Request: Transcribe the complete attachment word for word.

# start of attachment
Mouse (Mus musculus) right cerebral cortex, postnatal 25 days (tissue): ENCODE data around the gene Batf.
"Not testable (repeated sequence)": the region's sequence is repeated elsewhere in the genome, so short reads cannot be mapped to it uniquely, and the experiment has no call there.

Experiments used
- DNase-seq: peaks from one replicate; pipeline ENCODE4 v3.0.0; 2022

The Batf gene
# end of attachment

Mouse (Mus musculus) right cerebral cortex, postnatal 25 days (tissue): ENCODE data around the gene Batf.
"Not testable (repeated sequence)": the region's sequence is repeated elsewhere in the genome, so short reads cannot be mapped to it uniquely, and the experiment has no call there.

Experiments used
- DNase-seq: peaks from one replicate; pipeline ENCODE4 v3.0.0; 2022

The Batf gene